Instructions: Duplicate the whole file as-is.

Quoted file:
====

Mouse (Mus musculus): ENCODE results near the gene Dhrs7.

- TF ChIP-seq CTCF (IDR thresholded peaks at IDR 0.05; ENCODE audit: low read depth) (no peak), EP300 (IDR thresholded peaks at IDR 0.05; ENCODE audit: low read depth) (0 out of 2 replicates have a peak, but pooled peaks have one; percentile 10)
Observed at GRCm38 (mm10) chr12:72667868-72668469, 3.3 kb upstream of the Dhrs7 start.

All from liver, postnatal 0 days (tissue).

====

Mouse (Mus musculus): ENCODE results near the gene Dhrs7.

- TF ChIP-seq CTCF (IDR thresholded peaks at IDR 0.05; ENCODE audit: low read depth) (no peak), EP300 (IDR thresholded peaks at IDR 0.05; ENCODE audit: low read depth) (0 out of 2 replicates have a peak, but pooled peaks have one; percentile 10)
Observed at GRCm38 (mm10) chr12:72667868-72668469, 3.3 kb upstream of the Dhrs7 start.

All from liver, postnatal 0 days (tissue).